Microsoft is promising similar hardware compatibility with its upcoming Windows 10S laptops support for Arm hardware with Windows 10. In order to run the full Windows desktop experience on Arm processors, Microsoft created a transparent ‘just-in-time” transcoding emulation layer to convert x86 instructions to Arm ones. The technology is based on Microsoft’s Windows on Windows technology that runs 32-bit apps on 64-bit machines. This process only needs to be done once, so there’s no lag or delay when booting up applications a second time. The company’s Windows 10S laptops, which are streamlined models for security and performance, will be the first of these new products to support both Arm and x86 processors. Microsoft has already shown off Photoshop running in real time on a Qualcomm Snapdragon processor, so again performance is looking promising even for more demanding applications.

Microsoft recently claimed that upcoming Arm-powered Windows laptops will offer multi-day battery life too, a game changer for consumer and business users alike. OEMs signed up to design these laptops include Asus, HP, and Lenovo. The first Windows 10S laptops are powered by Qualcomm’s Snapdragon 835, a mobile application processor that is powering a number of flagship smartphone releases this year.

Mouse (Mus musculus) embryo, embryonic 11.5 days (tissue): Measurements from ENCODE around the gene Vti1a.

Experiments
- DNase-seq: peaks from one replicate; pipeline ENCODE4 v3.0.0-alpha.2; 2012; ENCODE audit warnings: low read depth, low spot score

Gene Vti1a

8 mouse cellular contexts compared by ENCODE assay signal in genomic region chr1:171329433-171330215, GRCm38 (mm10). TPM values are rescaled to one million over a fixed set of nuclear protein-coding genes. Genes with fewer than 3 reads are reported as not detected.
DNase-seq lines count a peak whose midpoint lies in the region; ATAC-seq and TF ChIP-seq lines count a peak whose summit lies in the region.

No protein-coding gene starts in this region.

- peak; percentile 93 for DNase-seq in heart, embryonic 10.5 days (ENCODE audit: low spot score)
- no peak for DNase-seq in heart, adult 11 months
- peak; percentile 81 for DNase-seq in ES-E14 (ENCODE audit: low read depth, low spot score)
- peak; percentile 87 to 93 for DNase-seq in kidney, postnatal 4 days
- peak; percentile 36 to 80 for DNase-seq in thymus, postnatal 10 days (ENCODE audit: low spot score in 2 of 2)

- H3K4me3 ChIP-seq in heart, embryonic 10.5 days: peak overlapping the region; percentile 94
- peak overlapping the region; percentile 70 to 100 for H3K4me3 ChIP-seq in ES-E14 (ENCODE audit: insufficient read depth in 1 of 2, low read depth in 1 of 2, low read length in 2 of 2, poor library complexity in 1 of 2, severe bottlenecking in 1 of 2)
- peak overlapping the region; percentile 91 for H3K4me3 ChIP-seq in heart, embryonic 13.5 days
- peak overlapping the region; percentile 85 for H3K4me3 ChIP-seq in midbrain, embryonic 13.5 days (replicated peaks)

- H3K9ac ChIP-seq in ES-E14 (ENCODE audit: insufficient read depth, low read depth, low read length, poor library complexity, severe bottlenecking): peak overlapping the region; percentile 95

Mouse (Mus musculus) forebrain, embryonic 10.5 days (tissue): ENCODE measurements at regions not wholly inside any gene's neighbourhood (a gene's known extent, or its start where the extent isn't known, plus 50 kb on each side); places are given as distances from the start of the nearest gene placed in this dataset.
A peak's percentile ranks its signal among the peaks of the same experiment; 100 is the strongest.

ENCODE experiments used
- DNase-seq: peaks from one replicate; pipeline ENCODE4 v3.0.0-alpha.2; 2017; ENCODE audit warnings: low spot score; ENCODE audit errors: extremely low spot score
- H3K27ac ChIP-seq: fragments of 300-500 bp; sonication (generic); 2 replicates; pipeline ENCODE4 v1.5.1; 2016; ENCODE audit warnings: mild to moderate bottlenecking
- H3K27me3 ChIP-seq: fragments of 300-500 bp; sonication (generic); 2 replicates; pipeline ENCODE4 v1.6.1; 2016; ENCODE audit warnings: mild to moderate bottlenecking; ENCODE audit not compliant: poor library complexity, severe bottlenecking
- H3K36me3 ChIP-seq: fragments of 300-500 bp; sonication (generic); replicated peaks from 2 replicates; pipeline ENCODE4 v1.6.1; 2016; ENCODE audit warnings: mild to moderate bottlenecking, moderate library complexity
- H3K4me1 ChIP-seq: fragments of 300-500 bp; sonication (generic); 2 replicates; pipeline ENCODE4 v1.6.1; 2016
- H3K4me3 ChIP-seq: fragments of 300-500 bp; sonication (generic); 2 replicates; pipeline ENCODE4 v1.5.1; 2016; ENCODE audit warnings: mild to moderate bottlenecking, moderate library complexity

Mobile and PC use converges

All of the above considered, the most important point for consumer is that these products are able to perform the most common tasks without stutter or lag. So are power-efficient processors suitable for the typical consumer use case in the large screen markets?

Research by Google reveals that daily computer usage remains not far behind smartphone, with users typically spending 170 minutes on a smartphone and 120 on a computer, with tablets averaging 75 minutes. The most common use cases are very similar across both devices too, with 71 percent of smartphone and computer owners using these devices to browse the web each day. Email, search, online shopping, social media, and video consumption are also areas of common crossover, and these sections make up the bulk of use across the two hardware platforms.